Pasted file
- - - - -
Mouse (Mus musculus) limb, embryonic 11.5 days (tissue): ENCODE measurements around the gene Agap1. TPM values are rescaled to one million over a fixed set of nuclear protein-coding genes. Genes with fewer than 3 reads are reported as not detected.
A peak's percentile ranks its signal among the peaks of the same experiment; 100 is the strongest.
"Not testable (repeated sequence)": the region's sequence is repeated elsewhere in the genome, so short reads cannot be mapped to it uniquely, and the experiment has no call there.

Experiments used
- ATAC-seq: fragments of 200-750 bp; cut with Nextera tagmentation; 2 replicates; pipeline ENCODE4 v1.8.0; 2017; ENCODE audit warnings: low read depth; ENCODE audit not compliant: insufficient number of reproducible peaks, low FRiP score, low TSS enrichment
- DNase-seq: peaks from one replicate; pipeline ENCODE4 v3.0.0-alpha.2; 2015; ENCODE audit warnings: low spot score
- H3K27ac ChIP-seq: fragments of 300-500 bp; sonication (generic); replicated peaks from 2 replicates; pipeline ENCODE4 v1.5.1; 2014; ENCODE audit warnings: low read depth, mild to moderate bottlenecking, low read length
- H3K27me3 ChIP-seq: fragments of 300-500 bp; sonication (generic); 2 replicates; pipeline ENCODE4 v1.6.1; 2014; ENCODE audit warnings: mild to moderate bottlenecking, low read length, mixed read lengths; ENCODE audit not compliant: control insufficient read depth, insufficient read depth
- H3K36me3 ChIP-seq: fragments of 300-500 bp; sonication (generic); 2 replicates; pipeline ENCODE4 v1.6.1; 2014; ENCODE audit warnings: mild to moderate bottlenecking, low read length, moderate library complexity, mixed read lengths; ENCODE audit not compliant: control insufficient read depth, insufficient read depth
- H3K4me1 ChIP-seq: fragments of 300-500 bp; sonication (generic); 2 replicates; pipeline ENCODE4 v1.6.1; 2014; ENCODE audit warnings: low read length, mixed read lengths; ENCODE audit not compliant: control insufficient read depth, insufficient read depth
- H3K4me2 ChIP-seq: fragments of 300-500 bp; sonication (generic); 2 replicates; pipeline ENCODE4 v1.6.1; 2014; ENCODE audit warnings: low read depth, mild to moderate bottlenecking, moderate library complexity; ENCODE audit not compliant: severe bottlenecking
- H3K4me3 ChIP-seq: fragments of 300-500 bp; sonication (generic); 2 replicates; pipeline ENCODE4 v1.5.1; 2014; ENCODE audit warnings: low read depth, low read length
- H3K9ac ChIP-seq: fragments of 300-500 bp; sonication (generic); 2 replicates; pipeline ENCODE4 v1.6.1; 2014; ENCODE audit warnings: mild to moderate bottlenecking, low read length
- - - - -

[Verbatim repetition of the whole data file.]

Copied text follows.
Mouse (Mus musculus) limb, embryonic 11.5 days (tissue): ENCODE measurements around the gene Agap1. TPM values are rescaled to one million over a fixed set of nuclear protein-coding genes. Genes with fewer than 3 reads are reported as not detected.
A peak's percentile ranks its signal among the peaks of the same experiment; 100 is the strongest.
"Not testable (repeated sequence)": the region's sequence is repeated elsewhere in the genome, so short reads cannot be mapped to it uniquely, and the experiment has no call there.

Experiments used
- ATAC-seq: fragments of 200-750 bp; cut with Nextera tagmentation; 2 replicates; pipeline ENCODE4 v1.8.0; 2017; ENCODE audit warnings: low read depth; ENCODE audit not compliant: insufficient number of reproducible peaks, low FRiP score, low TSS enrichment
- DNase-seq: peaks from one replicate; pipeline ENCODE4 v3.0.0-alpha.2; 2015; ENCODE audit warnings: low spot score
- H3K27ac ChIP-seq: fragments of 300-500 bp; sonication (generic); replicated peaks from 2 replicates; pipeline ENCODE4 v1.5.1; 2014; ENCODE audit warnings: low read depth, mild to moderate bottlenecking, low read length
- H3K27me3 ChIP-seq: fragments of 300-500 bp; sonication (generic); 2 replicates; pipeline ENCODE4 v1.6.1; 2014; ENCODE audit warnings: mild to moderate bottlenecking, low read length, mixed read lengths; ENCODE audit not compliant: control insufficient read depth, insufficient read depth
- H3K36me3 ChIP-seq: fragments of 300-500 bp; sonication (generic); 2 replicates; pipeline ENCODE4 v1.6.1; 2014; ENCODE audit warnings: mild to moderate bottlenecking, low read length, moderate library complexity, mixed read lengths; ENCODE audit not compliant: control insufficient read depth, insufficient read depth
- H3K4me1 ChIP-seq: fragments of 300-500 bp; sonication (generic); 2 replicates; pipeline ENCODE4 v1.6.1; 2014; ENCODE audit warnings: low read length, mixed read lengths; ENCODE audit not compliant: control insufficient read depth, insufficient read depth
- H3K4me2 ChIP-seq: fragments of 300-500 bp; sonication (generic); 2 replicates; pipeline ENCODE4 v1.6.1; 2014; ENCODE audit warnings: low read depth, mild to moderate bottlenecking, moderate library complexity; ENCODE audit not compliant: severe bottlenecking
- H3K4me3 ChIP-seq: fragments of 300-500 bp; sonication (generic); 2 replicates; pipeline ENCODE4 v1.5.1; 2014; ENCODE audit warnings: low read depth, low read length
- H3K9ac ChIP-seq: fragments of 300-500 bp; sonication (generic); 2 replicates; pipeline ENCODE4 v1.6.1; 2014; ENCODE audit warnings: mild to moderate bottlenecking, low read length